Don’t Count on the Truce Holding in Trump’s Trade War With China

Don’t Count on the Truce Holding in Trump’s Trade War With China
Chinese President Xi Jinping, center, and members of his official delegation listen to U.S. President Donald Trump speak during their bilateral meeting at the G-20 summit, Buenos Aires, Argentina, Dec. 1, 2018 (AP photo by Pablo Martinez Monsivais).

As widely expected, U.S. President Donald Trump and his Chinese counterpart Xi Jinping declared a truce in their trade war over dinner in Buenos Aires this past weekend. According to the White House statement after the meeting, Xi committed to increase imports of American agricultural and energy products to reduce the bilateral trade deficit and to immediately begin negotiations over China’s unfair trade policies. In exchange, Trump agreed that he would not increase tariffs from 10 percent to 25 percent on $200 billion in Chinese exports as scheduled on Jan. 1, but that he could do so later if there is no broader agreement within 90 days. The Chinese statement was not so specific, saying only that it would import more from the U.S. and that the two countries would “work together to reach a consensus on trade issues,” with no mention of a deadline. Vagueness plus a tight U.S. deadline virtually guarantee that this is only a temporary truce.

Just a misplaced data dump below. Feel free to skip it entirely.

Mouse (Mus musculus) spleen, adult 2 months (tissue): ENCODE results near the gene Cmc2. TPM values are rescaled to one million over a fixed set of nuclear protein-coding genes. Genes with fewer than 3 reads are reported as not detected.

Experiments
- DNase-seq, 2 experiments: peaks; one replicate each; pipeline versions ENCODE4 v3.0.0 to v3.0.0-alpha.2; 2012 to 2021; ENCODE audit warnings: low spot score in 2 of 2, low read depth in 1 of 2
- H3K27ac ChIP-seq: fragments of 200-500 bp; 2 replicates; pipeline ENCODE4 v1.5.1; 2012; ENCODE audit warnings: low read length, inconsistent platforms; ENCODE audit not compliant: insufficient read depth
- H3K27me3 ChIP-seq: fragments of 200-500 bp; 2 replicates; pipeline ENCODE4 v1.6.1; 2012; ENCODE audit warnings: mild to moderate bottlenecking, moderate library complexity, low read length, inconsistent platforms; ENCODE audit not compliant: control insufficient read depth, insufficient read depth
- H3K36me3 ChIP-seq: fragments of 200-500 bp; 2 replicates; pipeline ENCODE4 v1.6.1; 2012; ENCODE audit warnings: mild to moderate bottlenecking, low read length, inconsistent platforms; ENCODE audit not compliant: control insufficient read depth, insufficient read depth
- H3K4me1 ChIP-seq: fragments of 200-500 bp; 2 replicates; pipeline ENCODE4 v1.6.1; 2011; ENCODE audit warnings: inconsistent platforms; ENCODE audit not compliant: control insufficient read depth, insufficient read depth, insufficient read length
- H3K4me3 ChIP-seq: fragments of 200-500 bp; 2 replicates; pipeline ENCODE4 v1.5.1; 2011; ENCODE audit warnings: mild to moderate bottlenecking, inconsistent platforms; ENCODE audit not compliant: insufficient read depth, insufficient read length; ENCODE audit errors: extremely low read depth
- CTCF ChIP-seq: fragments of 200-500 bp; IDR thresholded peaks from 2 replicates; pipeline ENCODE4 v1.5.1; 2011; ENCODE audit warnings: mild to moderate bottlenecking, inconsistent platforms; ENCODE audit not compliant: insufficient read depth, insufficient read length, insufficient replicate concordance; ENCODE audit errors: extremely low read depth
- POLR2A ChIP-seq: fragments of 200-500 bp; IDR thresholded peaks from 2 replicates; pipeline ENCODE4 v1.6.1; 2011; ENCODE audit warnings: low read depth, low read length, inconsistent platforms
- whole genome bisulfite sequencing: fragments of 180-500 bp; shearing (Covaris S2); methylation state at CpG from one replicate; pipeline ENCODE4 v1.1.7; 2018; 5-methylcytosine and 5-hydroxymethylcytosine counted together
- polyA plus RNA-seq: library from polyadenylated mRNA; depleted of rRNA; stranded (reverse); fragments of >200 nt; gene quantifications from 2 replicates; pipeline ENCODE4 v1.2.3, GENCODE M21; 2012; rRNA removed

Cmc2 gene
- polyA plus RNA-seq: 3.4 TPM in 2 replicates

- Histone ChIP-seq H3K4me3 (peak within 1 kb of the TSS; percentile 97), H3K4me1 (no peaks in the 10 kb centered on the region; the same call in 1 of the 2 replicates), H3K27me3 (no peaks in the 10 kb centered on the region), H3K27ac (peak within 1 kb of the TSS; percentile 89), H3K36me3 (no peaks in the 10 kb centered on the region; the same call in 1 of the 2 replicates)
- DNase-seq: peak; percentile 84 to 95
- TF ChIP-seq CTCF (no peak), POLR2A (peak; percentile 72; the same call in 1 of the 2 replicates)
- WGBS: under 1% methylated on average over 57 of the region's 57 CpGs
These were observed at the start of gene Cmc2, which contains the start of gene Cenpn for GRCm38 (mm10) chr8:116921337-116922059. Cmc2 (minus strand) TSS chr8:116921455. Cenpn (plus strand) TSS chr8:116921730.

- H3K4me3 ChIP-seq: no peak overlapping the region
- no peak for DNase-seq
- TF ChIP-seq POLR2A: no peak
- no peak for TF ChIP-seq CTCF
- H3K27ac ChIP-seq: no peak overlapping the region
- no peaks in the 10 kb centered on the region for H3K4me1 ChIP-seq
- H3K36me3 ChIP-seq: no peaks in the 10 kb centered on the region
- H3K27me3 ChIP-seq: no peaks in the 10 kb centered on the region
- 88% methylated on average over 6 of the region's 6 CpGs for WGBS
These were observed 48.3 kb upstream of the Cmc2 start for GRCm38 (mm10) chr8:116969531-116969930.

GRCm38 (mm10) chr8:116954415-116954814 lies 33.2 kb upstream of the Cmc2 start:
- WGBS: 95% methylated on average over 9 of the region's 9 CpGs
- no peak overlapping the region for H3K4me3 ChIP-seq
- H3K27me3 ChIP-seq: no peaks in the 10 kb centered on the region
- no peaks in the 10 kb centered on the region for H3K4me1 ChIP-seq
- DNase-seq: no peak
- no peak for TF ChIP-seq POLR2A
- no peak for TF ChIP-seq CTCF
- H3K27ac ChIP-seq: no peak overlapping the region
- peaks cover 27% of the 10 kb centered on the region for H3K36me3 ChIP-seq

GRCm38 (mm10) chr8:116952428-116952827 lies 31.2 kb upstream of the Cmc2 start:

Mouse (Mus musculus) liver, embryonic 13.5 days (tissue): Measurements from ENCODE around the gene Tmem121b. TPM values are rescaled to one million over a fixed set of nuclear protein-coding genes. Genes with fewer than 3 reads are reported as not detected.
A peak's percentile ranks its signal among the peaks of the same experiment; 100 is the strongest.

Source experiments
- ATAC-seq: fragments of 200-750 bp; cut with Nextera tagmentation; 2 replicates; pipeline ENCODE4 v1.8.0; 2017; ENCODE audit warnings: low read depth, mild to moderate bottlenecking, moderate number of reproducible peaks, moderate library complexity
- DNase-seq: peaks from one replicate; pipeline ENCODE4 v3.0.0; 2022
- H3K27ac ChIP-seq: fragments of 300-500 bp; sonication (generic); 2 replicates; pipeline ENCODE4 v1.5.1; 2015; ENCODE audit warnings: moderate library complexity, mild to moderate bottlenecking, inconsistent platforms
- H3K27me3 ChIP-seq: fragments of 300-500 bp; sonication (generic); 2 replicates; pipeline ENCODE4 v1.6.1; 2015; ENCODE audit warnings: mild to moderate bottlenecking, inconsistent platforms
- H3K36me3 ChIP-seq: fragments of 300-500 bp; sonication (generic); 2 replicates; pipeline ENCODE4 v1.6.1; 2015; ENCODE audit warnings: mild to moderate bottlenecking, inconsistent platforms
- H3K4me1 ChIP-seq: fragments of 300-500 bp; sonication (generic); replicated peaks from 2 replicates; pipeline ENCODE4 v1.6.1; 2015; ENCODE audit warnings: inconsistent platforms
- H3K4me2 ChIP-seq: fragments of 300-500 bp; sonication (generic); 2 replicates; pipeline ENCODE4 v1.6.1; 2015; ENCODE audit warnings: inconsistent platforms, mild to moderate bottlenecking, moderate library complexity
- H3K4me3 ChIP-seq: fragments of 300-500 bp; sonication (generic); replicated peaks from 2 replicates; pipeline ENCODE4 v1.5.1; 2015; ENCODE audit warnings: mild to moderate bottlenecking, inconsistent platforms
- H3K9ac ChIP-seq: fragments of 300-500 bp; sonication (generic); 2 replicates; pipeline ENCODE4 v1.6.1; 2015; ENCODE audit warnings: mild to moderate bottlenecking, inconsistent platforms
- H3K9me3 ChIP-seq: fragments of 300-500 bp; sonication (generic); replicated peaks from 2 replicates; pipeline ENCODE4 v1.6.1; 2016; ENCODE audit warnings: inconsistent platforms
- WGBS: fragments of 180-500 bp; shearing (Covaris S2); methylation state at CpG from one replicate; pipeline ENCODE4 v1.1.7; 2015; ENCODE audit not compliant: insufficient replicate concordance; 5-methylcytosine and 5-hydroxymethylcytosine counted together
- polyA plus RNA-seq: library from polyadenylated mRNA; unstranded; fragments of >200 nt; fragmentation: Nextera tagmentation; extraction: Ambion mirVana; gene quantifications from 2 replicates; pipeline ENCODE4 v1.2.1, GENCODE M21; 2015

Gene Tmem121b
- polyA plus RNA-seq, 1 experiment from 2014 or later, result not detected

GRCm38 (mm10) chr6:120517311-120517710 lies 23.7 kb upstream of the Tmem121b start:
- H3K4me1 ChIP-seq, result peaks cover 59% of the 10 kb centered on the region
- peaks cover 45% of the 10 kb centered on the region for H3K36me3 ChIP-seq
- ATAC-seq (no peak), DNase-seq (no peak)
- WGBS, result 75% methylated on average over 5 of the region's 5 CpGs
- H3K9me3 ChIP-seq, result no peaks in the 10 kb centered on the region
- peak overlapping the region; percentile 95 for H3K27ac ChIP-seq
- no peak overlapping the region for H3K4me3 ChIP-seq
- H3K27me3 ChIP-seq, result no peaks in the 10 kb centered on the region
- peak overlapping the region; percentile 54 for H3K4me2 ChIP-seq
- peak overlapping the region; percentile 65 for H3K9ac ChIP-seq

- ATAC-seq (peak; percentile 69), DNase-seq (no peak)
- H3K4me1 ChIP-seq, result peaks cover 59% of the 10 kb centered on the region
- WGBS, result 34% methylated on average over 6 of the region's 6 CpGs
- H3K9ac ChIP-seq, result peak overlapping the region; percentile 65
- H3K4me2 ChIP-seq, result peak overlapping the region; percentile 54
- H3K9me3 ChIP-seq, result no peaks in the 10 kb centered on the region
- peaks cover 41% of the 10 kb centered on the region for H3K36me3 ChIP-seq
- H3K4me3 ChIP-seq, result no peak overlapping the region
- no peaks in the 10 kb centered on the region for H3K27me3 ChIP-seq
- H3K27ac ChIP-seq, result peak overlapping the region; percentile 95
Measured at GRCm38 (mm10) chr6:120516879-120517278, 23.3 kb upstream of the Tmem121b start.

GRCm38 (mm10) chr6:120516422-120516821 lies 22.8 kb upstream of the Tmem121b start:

This should all sound very familiar. Indeed, I’m tempted to say that it is déjà vu all over again, again. On three prior occasions, Trump administration officials announced similar deals to increase American exports and address trade barriers in China. In the most recent instance, at the end of May, chief economic adviser Larry Kudlow announced that the administration had reached a deal that would avoid the imposition of tariffs over China’s unfair trade practices, following an investigation under Section 301 of the 1974 Trade Act. He claimed that Chinese negotiators had agreed to reduce the trade deficit by at least $200 billion, and “just as important, they have to lower their tariff rates, they have to lower their non-tariff barriers. We have to have a verifiable process whereby the technology transfers and the theft of intellectual property stops.”

Chinese officials, however, denied that there had been a specific commitment to reduce the bilateral deficit and, after criticism that the deal did not address fundamental issues in the relationship, Trump reversed course and imposed 25 percent tariffs on $50 billion in Chinese exports. After China retaliated with tariffs against an equivalent amount of U.S. exports, the administration escalated the trade war, adding 10 percent levies on another $200 billion in Chinese imports, which were scheduled to increase to 25 percent at the beginning of next year. When China again retaliated, Trump threatened to raise the 10 percent tariffs to 25 percent and possibly impose tariffs on the remaining $267 billion in Chinese exports. The latter threat is in abeyance as a result of Saturday’s deal, but for how long?

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